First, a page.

What do the Rev. Martin Luther King, First Lady Michelle Obama, and former President Ronald Reagan have in common? Chances are you didn't say "sociology majors in college."
Careers in sociology can manifest themselves in diverse forms -- from determining the definition of justice in the criminal justice system to the understanding of how users manipulate electronic devices. Somewhere in-between are jobs like First Lady, civil rights leader, President of the United States, and thousands of others. The largest demand for sociologists is in the criminal justice system, but not all sociology positions involve government work. Bachelor's degrees in sociology can open doors to jobs in non-profits or for-profits, spanning fields such as IT, publishing, research, library science and sales management.
According to the American Sociological Association, sociology is "the exploration of social change and a lens into the complexity of the causes and consequences of human behavior." Through that lens dozens of interests are organized into areas like gender, politics and behaviors. The ASA describes sociology degrees as a pathway to 21st century careers that require creativity, collaboration and critical thinking, not to mention a great deal of mathematics and science.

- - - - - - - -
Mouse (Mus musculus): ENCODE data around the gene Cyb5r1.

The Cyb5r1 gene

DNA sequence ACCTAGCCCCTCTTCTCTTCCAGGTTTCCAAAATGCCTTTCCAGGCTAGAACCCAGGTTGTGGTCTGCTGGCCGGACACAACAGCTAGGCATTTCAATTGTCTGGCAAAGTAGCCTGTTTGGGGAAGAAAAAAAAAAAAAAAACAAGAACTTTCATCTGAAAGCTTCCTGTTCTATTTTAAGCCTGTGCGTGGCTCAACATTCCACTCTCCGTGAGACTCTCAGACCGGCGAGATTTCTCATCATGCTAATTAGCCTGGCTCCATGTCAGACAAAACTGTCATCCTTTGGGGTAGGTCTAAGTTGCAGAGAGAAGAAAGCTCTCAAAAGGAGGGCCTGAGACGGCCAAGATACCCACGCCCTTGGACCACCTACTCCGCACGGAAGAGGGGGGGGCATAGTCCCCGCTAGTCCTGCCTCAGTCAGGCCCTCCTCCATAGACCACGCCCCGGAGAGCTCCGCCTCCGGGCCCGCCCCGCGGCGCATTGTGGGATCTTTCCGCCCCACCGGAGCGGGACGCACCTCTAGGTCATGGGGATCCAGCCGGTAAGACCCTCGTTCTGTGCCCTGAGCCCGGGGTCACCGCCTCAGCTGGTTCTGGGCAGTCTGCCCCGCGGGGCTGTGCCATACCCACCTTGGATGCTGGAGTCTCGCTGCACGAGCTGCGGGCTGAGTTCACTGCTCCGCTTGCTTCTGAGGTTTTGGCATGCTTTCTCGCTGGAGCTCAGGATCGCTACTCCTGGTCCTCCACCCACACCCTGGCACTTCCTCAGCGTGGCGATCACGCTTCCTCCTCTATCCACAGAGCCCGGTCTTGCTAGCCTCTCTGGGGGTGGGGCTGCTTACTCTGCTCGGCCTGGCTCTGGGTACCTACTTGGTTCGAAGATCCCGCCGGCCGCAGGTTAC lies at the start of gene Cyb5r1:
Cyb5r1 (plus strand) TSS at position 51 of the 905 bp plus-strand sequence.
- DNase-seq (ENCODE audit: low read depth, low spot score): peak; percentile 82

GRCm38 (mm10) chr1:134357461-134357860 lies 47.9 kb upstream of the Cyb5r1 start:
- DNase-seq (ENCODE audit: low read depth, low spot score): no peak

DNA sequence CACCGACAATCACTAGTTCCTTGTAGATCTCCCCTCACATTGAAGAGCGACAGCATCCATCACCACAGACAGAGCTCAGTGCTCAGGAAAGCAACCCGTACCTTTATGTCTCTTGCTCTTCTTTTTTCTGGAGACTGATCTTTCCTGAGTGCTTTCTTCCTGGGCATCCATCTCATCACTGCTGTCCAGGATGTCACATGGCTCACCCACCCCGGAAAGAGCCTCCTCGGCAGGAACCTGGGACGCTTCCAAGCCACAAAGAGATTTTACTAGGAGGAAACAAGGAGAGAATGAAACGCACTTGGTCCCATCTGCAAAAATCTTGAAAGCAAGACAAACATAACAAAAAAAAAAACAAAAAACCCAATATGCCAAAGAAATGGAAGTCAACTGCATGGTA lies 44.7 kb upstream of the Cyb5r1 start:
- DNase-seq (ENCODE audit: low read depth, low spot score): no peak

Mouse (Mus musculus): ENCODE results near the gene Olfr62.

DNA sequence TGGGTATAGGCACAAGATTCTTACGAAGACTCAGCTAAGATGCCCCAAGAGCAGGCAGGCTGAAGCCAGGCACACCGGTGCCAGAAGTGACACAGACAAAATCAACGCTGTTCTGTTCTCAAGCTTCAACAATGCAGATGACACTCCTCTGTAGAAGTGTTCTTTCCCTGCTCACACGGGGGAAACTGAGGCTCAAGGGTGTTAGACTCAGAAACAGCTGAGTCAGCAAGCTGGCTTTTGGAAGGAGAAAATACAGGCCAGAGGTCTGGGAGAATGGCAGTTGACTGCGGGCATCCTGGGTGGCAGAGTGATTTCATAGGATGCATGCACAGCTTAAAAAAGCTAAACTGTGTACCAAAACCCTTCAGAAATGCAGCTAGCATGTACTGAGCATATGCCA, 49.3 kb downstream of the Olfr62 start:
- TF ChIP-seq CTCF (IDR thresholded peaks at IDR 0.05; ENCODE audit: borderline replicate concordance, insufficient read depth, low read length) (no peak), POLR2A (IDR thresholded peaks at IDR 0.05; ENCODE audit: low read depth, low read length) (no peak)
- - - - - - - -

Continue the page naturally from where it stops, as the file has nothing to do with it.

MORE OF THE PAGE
Outlook for sociology careers
Bachelor's degrees in sociology qualify you to seek roles in social science research and related fields, according to the Bureau of Labor Statistics. Typically, a master's degree is required to enter the career of sociologist. In 2010, the yearly median salary for research assistants in social sciences was $37,230, the BLS reports, while sociologists earned median wages of $72,360.
The BLS projects that jobs for sociologists will grow 18 percent from 2010 to 2020, faster than the average of all occupations. That increase is tied to higher demand for studies of the sociological impact of advanced technologies and social networking on human interaction. The results of these studies, the BLS says, will help drive future public policy.
Technology plays an important role in social sciences, in the subjects for study and the methods used for research. The Department of Labor's O*NET website notes that social science research assistants manage vast databases, prepare tables and graphs, and perform statistical analyses using specialized software programs. Online studies would make sense for a sociology program using high-tech tools to examine the impact of digital culture on human life.